Former Trump lawyer Cohen says Novartis 'wanted him to be lobbyist'
Novartis’ dodgy dealings with the Trump administration have come under fresh scrutiny, as his former personal lawyer Michael Cohen told politicians that the pharma company had wanted to use him to lobby the government and president.
Cohen was testifying against the president in a much-anticipated hearing at the House Oversight Committee, where he faced a grilling over Trump’s close links with Russia and how much the president knew about Moscow’s alleged interference in the 2016 presidential election campaign.
The disgraced and disbarred former lawyer was giving evidence ahead of a three-year prison sentence imposed after he pleaded guilty to campaign finance violations, tax fraud, bank fraud and lying to Congress.
But the politicians from the committee also wanted to hear about other controversies surrounding Trump – including the $1.2 million Novartis paid to Cohen in an attempt to gain influence with the president over a period in 2017-2018.
The Novartis links first emerged last year in the separate scandal over payments from Cohen to cover up Trump’s alleged affair with the former porn star Stormy Daniels.
Daniels’ lawyer Michael Avenatti revealed that Novartis was among several firms that paid large sums of money to Essential Consultants, a company controlled by Cohen, in return for information about the president’s policy ideas.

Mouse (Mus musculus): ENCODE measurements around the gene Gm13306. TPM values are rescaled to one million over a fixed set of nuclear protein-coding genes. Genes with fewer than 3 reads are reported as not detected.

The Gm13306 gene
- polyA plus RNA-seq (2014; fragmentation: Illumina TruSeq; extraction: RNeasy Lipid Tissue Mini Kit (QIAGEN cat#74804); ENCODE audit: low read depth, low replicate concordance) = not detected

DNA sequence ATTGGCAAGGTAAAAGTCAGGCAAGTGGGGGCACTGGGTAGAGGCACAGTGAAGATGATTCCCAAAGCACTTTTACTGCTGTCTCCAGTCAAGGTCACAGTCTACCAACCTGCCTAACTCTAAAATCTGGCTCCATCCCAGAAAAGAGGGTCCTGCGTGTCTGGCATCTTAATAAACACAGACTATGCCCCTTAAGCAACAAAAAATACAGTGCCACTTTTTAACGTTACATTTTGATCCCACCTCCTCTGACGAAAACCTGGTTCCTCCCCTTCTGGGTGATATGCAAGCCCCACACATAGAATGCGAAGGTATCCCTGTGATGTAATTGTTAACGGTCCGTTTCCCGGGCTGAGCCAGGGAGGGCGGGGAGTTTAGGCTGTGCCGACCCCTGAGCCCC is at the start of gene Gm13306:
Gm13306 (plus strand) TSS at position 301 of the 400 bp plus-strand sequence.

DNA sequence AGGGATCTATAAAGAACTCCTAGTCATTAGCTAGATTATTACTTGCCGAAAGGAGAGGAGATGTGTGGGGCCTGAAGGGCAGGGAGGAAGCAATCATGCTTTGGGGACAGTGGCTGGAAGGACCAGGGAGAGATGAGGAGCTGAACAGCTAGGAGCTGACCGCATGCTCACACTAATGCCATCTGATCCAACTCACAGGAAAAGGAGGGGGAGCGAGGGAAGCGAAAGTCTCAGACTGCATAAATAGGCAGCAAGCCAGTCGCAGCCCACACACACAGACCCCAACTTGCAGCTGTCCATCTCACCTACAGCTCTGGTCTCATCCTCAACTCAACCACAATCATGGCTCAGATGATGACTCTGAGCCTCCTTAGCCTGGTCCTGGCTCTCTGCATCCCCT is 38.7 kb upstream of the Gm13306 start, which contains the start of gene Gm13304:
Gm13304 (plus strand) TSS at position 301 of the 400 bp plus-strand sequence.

Lacy Clay, a Missouri Democrat, questioned Cohen on the arrangement he struck up with Novartis.
In his testimony Cohen said that he spoke with Novartis a handful of times after the Swiss pharma approached him looking for information about Trump, who has been a strident critic of high drug prices in the US.
But Cohen revealed more details about the arrangement. He said: “They (Novartis) came to me based upon my knowledge of the enigma Donald Trump.”
Cohen said he provided “in person and telephone access” and spoke on “several occasions”, around six times with representatives of the company.
He added: "Novartis sent me their contract, which stated specifically that they wanted me to lobby. That they wanted me to provide access to government, including the president."
"That paragraph was crossed out by me, initialled, and written in my own handwriting that says I will not lobby or do government relations work.”
Cohen’s testimony under oath suggests the pharma had become deeply concerned about Trump’s stance on drug pricing, and was willing to take a substantial political risk to gain influence with the administration.
Novartis is attempting to draw a line under the matter, which happened under the watch of former CEO Joe Jimenez, who co-signed the agreement with Cohen.
The company’s former general counsel Felix Ehrat stepped down following the revelations last year.
In an interview with Bloomberg, Jimenez, who retired last year, gave his side of the story, outlining how the deal with Cohen quickly turned sour.
It became apparent that Cohen had "oversold" his abilities, Jimenez said.
A spokesperson for Novartis said: “We have previously addressed all questions regarding our relationship with Essential Consultants and we consider this matter closed."